I wish you to understand that Mercury, which is a most excellent tree, and contains silver and gold in an indissoluble form, must be taken and transplanted into a soil that is nearer to the Sun (i.e., in this case, gold), where it may flourish exceedingly, and be abundantly watered. Where it was planted before, it was so shaken and weakened by the wind and the frost, that but little fruit could be expected from it. So there it remained a long time, and bore no fruit.
But in the garden of the Sages, the Sun sheds its genial influence both morning and evening, day and night, unceasingly. There our tree is watered with the rarest dew, and the fruit which hangs upon the trees swells and ripens and expands, from day to day. It never withers, but makes more progress in one year than it did in a thousand years in its former sterile situation. Or, to drop metaphor, let the mercury be taken, and warmed day and night in an alembic over a gentle fire. Yet it should not be a coal or a wood fire, but a clear and pellucid heat, like that of the Sun itself—a gentle and even warmth. Growing fruit must not be exposed to too much heat, or else it is withered, and shrivelled up, and is never brought to perfection. It must have a genial warmth, and be supported by a moderate moisture in the tree, if it is to flourish and expand. For heat and moisture are the food of all earthly things, both animal, vegetable, and mineral. Ordinary coal or wood fires are too violent for our purpose, and give no nourishment like the heat of the Sun which preserves all bodies through its natural influences. For this reason the Sages use none but this natural fire, not because it is made by the Sages, but because it is made by Nature—Nature, that creates all things, whether they be animal, vegetable, or mineral, and warms them, each at its own proper degree.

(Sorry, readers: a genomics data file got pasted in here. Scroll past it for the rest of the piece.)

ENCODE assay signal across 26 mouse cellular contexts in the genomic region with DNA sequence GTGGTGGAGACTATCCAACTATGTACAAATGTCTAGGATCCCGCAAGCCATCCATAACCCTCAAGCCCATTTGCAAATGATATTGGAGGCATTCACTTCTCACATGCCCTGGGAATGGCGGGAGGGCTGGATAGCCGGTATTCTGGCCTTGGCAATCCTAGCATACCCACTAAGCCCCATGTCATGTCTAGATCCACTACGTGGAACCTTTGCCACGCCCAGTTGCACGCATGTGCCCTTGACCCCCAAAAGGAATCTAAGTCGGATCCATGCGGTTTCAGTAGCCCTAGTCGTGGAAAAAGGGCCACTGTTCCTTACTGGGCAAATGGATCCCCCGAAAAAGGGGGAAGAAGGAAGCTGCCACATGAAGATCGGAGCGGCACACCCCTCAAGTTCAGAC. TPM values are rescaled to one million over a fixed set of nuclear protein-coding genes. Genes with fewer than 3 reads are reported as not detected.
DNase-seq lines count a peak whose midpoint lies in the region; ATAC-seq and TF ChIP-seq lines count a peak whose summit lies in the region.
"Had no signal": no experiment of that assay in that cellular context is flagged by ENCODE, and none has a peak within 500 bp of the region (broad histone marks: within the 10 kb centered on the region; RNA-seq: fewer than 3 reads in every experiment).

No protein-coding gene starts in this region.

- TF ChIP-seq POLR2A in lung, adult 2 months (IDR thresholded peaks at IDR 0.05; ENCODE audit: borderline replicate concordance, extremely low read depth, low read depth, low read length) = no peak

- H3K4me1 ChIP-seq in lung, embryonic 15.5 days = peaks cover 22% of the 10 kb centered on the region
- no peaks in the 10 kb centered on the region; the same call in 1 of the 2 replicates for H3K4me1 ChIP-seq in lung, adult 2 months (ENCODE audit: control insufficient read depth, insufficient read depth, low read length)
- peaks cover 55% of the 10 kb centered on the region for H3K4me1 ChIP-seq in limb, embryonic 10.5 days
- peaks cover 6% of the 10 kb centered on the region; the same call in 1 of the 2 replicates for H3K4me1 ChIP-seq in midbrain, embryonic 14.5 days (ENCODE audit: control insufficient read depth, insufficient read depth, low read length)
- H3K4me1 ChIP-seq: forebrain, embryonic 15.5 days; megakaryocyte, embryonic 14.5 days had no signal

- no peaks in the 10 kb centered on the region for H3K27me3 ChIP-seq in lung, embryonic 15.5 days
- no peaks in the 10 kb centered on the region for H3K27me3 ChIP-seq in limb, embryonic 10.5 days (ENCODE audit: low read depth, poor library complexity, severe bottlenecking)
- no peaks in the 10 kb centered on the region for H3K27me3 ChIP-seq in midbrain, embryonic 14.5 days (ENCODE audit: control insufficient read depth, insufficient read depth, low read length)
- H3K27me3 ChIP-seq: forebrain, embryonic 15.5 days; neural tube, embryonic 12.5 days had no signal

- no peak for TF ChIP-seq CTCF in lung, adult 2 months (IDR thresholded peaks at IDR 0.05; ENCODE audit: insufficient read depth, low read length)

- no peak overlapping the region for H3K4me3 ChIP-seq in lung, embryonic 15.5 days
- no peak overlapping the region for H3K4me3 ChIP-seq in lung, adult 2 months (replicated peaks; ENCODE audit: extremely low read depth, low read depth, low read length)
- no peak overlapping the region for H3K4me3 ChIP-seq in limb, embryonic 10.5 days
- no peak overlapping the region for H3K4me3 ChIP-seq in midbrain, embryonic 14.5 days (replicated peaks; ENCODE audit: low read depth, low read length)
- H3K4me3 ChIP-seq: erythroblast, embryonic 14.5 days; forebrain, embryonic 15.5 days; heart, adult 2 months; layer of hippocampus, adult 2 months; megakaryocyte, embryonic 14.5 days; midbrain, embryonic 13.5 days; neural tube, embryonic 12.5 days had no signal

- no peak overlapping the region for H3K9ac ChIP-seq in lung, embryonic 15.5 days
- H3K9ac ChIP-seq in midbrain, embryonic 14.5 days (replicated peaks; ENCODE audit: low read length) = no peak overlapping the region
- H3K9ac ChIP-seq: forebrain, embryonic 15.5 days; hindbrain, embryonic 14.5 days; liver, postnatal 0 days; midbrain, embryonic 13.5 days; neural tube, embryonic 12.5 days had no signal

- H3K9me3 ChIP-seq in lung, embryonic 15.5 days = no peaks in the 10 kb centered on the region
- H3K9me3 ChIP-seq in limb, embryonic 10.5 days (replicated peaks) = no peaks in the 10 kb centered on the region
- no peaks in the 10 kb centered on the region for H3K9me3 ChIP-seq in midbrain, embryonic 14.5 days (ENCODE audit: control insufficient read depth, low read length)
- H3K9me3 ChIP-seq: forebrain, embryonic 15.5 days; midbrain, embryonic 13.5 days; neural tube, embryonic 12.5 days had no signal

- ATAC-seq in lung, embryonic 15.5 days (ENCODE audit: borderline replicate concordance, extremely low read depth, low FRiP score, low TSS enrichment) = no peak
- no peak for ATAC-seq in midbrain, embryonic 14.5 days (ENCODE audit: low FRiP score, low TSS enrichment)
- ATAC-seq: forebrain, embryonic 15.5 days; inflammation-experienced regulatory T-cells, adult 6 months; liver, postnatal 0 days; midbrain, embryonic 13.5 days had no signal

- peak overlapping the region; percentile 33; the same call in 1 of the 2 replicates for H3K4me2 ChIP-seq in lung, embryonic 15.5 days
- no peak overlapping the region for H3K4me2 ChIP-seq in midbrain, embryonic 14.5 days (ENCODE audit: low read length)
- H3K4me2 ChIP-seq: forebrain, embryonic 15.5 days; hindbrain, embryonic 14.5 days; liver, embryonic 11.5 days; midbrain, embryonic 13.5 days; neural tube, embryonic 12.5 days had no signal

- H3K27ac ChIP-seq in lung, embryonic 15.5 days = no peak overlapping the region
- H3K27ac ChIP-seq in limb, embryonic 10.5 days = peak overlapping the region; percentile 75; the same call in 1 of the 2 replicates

Therefore, I will not say that man by his art can make natural things; but I do say that human art can impart greater perfection to that which Nature makes. For this purpose the ancient Sages have had but one object in view, namely, to produce from the moon and the true mother mercury, the mercury of the philosophers, which in its operation is much more potent than natural mercury, and is useful for working upon simple, perfect, imperfect, cold, and warm metals. Now, the Philosophical Stone is good for perfect and imperfect metals, and soon restores and brings them to perfection without any diminution, addition, or real change of any kind. For, apart from perfecting them, it leaves them in the state in which they were before. I do not say that the Sages combine common gold, silver, and mercury for this purpose: this is the method only of ignorant charlatans, who thereby hope to prepare the mercury of the Sages; but they never succeed in producing this, the real first substance of the Stone. If they would obtain it they must go to the seventh mountain, where there is no plain, and from its height they must look down upon the sixth, which they will behold at a great distance. On the summit of that mountain they will find the glorious Regal Herb, which some Sages call a mineral, some a vegetable. The bones they must leave, and only extract its pure juice, which will enable them to do the better part of the work. This is the true and subtle mercury of the philosophers which you must take. Now, first it prepares the white tincture, and then the red. For the Sun and Moon are prepared by the same method, and yield the red and white tincture, respectively, and the preparation is so simple that it might be seen to by a woman while she works at her spindle—just as she might set a hen on some eggs, without washing them first, and without any other trouble but that of turning the eggs every day that the chickens may break the shells all the sooner. In like manner, you must not wash your mercury, but only put it with its like (which is fire) into ashes (corresponding to the straw), into one glass vessel (which is the nest), in a suitable alembic (which is the house). If you do this there will come out a chicken, that will deliver you with its blood from all diseases, and feed you with its flesh, and clothe you with its feathers, and shelter you from the cold. Therefore, I pray and beseech the Creator of all things to grant His grace to all faithful Alchemists, that they may find the chicken, which, through God’s unspeakable goodness and mercy, has now been vouchsafed to me. I have written this tract for your sakes, to encourage you, and point out to you the right way: I hope and trust that my words will enable you to understand more fully the works of other Sages. Farewell!